It’s map instance just calls the function f on the input x and wraps the result back up in another Identity constructor. People often wonder why we’d need such a boring functor, but it comes in handy in these situations. With that
set only requires a slight modification from before.

let inline set modifier value parent =
    let (Identity modifiedParent) =
        modifier (fun _ -> Identity value) parent


Putting it all together 🧩

We’ve made quite a few changes to things now, so let’s see it all together. We’ll start with the signature that a modifier must have, then show the get and set functions that work for any such modifier and finally show how we can use them to solve our original problem.

// Modifier signature - notice how the output is completely generic now which supports both our get and set use cases
('child -> '``
``) -> ('parent -> 'a)

let inline get modifier parent =
    let (Const child) = modifier Const parent

let inline set modifier value parent =
    let (Identity modifiedParent) =
        modifier (fun _ -> Identity value) parent


module Address =
    let modifyPostcode (transformer: Postcode -> '``
``) address =
        |> transformer
        |> map (fun postcode -> { address with Postcode = 
    postcode })

module CreditCard =
    let modifyAddress (transformer: Address -> '``
``) card =
        |> transformer
        |> map (fun address -> { card with Address = 
    address })

module User =
    let modifyCreditCard (transformer: CreditCard -> '``
``) card =
        |> transformer
        |> map (fun card -> { user with CreditCard = 
    card })

let setCreditCardPostcode postcode user =
    |> set
         << CreditCard.modifyAddress
         << Address.modifyPostcode)

let getCreditCardPostcode user =
    |> get (
        << CreditCard.modifyAddress
        << Address.modifyPostcode

Our code is now very close to an imperative style setter. In fact, by reversing the composition operator, from >> to << and switching the order of the modifiers, we’ve even been able to order the property access in the same way that an imperative programmer would be familiar with, from the outermost to the innermost property. Using << is often frowned upon in general because it can be confusing, so use it at your own judgement.

You just discovered Lenses 🔍

These things we’ve been calling “modifiers”, well they’re better known as lenses. Lenses are a better name for them because they’re not actually doing any modification, they’re just composable functions that focus on a specific part of a data structure. We can define functions like get , typically called view , and set , usually called setl (for set lens), that let us read or write the value that any lens points to because the structure of a lens is completely generic.

There are also many more things that we can do with lenses, which is part of a broader topic called optics, which we haven’t covered here. For instance we can easily work with data that might be missing, or focus our lens on specific parts of every element in a list.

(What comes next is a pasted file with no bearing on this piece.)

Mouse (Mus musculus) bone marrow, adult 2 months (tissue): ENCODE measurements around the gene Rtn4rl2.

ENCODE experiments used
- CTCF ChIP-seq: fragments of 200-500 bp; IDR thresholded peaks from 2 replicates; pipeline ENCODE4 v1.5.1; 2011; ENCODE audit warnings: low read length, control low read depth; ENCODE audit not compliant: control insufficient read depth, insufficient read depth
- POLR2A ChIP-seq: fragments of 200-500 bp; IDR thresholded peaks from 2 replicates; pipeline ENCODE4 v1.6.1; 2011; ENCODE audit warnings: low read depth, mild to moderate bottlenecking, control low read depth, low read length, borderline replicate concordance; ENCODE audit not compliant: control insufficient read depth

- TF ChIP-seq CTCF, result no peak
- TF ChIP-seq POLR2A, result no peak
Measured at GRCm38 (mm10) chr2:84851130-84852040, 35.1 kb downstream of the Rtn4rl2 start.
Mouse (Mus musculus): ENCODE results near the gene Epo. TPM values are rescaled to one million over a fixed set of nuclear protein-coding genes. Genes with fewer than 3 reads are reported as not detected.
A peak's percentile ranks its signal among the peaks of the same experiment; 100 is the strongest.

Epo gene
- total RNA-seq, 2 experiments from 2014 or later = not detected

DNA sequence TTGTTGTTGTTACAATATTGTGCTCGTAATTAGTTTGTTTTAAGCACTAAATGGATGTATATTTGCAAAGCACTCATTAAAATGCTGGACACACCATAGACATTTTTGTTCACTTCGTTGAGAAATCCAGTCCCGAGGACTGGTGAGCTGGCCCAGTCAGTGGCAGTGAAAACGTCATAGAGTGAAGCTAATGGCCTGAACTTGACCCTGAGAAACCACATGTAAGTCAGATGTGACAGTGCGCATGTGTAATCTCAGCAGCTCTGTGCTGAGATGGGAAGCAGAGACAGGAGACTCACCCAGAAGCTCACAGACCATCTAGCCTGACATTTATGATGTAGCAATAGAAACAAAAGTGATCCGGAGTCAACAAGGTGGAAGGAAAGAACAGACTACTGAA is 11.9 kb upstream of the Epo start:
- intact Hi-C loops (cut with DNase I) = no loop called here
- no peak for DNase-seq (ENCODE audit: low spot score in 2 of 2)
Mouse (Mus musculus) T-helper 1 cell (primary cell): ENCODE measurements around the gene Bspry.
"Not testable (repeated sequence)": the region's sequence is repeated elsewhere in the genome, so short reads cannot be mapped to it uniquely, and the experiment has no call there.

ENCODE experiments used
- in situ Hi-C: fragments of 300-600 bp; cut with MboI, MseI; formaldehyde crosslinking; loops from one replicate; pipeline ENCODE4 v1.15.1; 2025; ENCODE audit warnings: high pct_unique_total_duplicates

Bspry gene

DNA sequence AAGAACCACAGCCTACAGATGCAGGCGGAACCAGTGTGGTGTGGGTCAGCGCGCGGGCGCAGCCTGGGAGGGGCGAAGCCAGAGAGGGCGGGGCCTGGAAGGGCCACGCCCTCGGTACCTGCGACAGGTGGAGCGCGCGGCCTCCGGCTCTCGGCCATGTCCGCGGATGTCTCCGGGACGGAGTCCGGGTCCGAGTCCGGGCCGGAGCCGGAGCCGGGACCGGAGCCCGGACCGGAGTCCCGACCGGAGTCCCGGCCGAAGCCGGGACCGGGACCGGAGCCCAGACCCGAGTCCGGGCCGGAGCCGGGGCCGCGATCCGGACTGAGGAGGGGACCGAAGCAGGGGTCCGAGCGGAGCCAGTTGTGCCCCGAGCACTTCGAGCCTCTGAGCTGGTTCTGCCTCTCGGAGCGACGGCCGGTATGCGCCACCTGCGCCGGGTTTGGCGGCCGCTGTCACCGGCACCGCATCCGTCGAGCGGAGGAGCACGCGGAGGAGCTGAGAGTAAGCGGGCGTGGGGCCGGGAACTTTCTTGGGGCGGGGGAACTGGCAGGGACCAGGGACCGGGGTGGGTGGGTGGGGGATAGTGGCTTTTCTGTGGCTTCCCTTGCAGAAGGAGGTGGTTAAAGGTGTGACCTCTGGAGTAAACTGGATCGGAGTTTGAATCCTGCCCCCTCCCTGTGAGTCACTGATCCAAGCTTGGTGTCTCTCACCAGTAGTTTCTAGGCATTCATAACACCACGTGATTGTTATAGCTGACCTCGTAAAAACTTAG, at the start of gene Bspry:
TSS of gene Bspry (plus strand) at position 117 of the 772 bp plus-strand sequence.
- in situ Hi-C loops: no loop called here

Lenses are also about more than just composable getters and setters. They also provide an abstraction barrier for our code. If we access data through a lens rather than directly it means that if we later refactor a data structure we only have to modify the lens and the rest of the code will remain unaffected.

Lenses in the wild 🐗

There are a few lens “conventions” that are probably worth pointing out at this stage, as it’s how you’ll likely see them written in the wild. This is all just syntactic sugar on top of what we’ve already discovered, such as things like special operators which just make them a bit more pleasant to write. Below is the same example from above, but written using the FSharpPlus lens library.

# r "nuget: FSharpPlus"

open FSharpPlus.Lens // <- bring the lens operators in to scope

module Address =
    // Lenses are usually named with a leading underscore
    let inline _postcode f address =
        f address.Postcode <&> fun postcode -> { address with Postcode = postcode }

module CreditCard =
    // We also usually just name after the property they point to
    let inline _address f card =
        f card.Address
        <&> fun address -> { card with Address = address }

module User =
    // The <&> is just an infix version of map
    let inline _creditCard f user =
        f user.CreditCard
        <&> fun card -> { user with CreditCard = card }

let setCreditCardPostcode postcode user =
    // We can use the .-> as an infix version of setl
    |> (User._creditCard
        << CreditCard._address
        << Address._postcode)
       .-> postcode

let getCreditCardPostcode user =
    // We can use the ^. operator as an infix version of view
    ^. (User._creditCard
        << CreditCard._address
        << Address._postcode)

A few things to point out here:

  1. Typically lenses are named like _propertyName .
  2. What we used to call transformer we often just denote as f .
  3. Instead of writing map it’s common to write the lens using the <&> operator. This is just a flipped infix version of map and it lets us create the lens from a getter (to the left of the operator) and a setter (to the right of the operator).
  4. We can use the .-> operator as an infix version of setl , which gives us an even more imperative style looking setter.
  5. We can also use .^ instead of view to get the value, which is a kind of analogous to the . operator in OOP.

What did we learn? 🧑‍🎓

Lenses allow us to write property accessors which we can compose to focus on different parts of a large data model. We can then pass them to functions like view or setl to actually view the data or set it.

Lenses are also a great abstraction barrier that we can use to decouple our code from the specifics of our data models current structure. They also allow us do other useful transformations which we haven’t gone into here. Lenses, and the broader topic of optics, is a large one, but with this intro you should find it much easier to explore what else they have to offer.

This post is also available on DEV.